The 2009-10 Chicago Bulls have had so many loops in their roller-coaster season that they're beginning to look like a Persian king. Too bad their play as of late has been rather pedestrian.
After dropping five straight—four of which were at home—the Bulls traveled to Orlando for a game on Thursday night and were ran out of Amway Arena 111-82 by a Magic team that is something that Chicago strives to be: a contender.
Chicago's most recent skid has shown that this young and semi-talented is built for 2010-11. And with just six roster players set to return next season and nearly $20 million in salary cap space, why shouldn't the team be looking towards the future?
The Bulls unloaded Tyrus Thomas and John Salmons at the trade deadline in exchange for expiring contracts in an effort to bolster their chances at adding a max contract free agent. And while a new attitude, a new look, and a weak schedule sparked the team to a hot start after the All-Star festivities, the Bulls have finally cooled off while playing much better competition.
They now find themselves two games under .500 and 1.5 games out of the eighth and final spot in the Eastern Conference playoff race. They're six-game losing streak is currently the second longest streak behind Minnesota, who are losers are seven straight.
If losing wasn't bad enough for a franchise that's seen much of that same fate over the past decade, players have also been dropping at an alarming rate.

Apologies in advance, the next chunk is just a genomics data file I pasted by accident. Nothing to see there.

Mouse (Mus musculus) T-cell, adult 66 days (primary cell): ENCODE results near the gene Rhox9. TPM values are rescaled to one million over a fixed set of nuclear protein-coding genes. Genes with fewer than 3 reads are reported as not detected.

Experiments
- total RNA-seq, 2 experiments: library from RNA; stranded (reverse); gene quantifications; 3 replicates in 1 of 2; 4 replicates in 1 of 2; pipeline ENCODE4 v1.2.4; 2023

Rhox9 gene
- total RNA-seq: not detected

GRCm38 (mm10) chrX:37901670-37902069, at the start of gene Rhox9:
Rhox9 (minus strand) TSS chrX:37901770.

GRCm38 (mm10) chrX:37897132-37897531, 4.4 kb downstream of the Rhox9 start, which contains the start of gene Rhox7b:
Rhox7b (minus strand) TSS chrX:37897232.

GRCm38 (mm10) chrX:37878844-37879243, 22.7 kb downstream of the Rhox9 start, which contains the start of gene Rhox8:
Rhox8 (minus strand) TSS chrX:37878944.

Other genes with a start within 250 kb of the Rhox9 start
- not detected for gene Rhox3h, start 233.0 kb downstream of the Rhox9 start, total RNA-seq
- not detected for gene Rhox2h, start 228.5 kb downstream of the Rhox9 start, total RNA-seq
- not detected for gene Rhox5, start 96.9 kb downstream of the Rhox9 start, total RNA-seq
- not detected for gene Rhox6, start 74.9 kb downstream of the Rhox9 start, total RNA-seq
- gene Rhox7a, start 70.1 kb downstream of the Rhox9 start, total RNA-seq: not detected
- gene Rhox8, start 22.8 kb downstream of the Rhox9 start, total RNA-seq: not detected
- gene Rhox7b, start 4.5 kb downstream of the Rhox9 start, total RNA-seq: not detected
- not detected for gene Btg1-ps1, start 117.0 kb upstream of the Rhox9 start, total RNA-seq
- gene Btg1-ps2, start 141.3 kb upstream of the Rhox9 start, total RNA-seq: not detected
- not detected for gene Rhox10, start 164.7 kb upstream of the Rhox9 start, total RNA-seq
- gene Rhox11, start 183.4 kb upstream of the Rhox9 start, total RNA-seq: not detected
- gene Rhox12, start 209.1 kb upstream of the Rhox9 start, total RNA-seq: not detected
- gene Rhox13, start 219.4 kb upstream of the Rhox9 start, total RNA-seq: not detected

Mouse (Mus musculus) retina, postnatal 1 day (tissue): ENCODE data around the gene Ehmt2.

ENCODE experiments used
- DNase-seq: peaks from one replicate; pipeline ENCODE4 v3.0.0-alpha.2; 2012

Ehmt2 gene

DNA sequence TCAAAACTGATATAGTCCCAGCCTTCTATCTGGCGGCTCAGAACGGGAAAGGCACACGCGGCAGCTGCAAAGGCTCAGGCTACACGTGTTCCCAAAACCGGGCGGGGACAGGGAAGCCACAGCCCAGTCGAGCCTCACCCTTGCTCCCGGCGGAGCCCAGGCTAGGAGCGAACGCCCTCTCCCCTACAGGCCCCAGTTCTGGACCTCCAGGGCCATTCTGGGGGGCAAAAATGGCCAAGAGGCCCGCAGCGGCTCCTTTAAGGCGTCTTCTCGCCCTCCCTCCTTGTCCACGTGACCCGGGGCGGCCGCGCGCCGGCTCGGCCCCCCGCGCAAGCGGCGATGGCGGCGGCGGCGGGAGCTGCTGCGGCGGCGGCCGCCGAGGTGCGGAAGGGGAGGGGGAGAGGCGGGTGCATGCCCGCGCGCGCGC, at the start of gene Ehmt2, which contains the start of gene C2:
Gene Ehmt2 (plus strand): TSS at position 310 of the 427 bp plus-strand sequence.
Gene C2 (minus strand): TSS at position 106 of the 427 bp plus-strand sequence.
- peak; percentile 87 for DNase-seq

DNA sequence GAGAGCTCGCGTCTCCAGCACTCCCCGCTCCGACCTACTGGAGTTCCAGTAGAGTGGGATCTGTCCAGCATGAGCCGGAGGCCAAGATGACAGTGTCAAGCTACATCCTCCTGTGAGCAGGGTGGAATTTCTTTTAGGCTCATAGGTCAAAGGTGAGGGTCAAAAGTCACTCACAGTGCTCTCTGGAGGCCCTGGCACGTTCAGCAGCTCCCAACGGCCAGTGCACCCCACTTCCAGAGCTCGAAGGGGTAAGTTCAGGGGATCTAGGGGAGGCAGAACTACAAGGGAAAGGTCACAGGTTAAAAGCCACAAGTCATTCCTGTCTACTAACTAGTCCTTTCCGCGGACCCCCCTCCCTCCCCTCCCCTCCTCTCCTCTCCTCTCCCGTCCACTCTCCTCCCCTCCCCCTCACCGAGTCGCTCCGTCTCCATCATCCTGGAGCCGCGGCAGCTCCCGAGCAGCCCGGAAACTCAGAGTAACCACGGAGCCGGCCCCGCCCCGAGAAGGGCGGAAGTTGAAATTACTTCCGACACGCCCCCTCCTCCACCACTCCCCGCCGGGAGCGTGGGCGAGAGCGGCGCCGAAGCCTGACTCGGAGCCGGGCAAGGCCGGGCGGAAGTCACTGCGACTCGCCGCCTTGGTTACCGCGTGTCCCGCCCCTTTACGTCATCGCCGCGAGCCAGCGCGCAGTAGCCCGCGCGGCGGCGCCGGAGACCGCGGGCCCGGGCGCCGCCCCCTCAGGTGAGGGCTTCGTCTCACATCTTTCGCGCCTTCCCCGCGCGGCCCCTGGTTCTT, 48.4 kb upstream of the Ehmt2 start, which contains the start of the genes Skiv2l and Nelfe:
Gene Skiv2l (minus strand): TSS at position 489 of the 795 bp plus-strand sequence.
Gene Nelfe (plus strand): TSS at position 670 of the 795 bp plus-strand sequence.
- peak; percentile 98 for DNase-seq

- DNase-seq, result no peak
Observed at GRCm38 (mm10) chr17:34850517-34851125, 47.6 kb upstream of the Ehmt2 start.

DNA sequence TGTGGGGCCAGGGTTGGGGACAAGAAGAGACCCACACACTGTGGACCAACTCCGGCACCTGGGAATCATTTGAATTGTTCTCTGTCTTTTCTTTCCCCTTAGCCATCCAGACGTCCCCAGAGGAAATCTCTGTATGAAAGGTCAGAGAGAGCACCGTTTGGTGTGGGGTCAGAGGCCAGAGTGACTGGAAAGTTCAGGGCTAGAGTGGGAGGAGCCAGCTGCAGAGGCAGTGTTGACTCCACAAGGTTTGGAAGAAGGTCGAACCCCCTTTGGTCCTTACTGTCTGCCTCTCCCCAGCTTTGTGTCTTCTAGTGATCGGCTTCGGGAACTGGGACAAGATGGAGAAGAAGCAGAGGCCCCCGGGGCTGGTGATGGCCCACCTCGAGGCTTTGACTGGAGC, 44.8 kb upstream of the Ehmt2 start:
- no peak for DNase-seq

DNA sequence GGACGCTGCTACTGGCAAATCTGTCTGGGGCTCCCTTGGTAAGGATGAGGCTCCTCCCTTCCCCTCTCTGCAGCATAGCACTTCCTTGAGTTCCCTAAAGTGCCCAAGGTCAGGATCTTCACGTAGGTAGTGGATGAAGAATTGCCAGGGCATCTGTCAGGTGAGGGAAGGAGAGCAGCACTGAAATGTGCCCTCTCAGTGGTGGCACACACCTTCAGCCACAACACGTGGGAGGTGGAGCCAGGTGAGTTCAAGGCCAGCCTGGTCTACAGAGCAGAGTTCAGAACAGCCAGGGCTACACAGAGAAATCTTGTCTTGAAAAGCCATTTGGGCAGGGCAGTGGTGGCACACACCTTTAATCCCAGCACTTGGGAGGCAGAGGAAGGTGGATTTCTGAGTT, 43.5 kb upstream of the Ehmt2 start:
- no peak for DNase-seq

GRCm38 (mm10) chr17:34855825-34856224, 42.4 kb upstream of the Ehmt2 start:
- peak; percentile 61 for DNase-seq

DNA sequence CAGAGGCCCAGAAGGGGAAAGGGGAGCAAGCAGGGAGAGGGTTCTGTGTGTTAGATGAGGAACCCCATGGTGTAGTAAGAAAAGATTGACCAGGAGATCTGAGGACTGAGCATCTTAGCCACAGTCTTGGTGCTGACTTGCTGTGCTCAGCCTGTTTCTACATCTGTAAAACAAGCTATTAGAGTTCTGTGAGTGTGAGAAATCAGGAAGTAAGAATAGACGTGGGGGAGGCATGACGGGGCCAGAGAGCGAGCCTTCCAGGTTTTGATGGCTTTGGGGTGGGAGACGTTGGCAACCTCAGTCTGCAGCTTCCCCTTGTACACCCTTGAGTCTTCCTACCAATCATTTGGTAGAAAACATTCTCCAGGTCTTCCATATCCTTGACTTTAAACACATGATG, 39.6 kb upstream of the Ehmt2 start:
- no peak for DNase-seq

First came the news that plantar fasciitis was going to keep Joakim Noah, the team's leading rebounder (and fifth leading boarder in the league), on the shelf for at least three weeks, maybe longer.
Then there was the calf injury to second leading scorer Luol Deng on Tuesday night against the Utah Jazz. Deng was held out of Thursday's game against the Magic and there is no word on when he'll return.
Finally came the blow that could snuff out the Bulls' faint playoff hopes. Derrick Rose, the team's leading scorer and assist man and the reigning NBA Rookie of the Year, left the Thursday night's game with an apparent sprained wrist. He did not return.
The injuries and the overall lack of talent (at least compared to current playoff teams) have the Bulls primed for a spot in the draft lottery.
So should the Bulls shut down play with 18 games remaining to try and throw a few more balls into the lottery machine? Should they go ahead and sit Noah, Deng, and Rose the rest of the season to ensure their safety? Or should they continue to play hard and let a brutal late-season schedule run its course and force them completely out of the playoff scene anyways?
I think the team has to look at the unusual situation that they're in and the extraordinary upcoming offseason the NBA is set to experience and call it quits for this season.
Does this mean that they should try to blow the remainder of their games and play lackadaisically? No. But sitting guys that are incredibly valuable to righting the ship in Chicago may be wise before a real injury plagues the team's future.
Imagine one of the team's young stars (Taj Gibson, who complained of plantar fasciitis earlier in the season, comes to mind) incurring an injury that would require surgery. Imagine if that player were to miss serious offseason workouts and practices and be forced to be held back at the beginning of next season. Is there anything left to achieve this season that is worth that risk?
While a big name free agent has Bulls fans (including me) chomping at the bit, a serious injury to a young core player could set the team back from contending once again in 2010-11.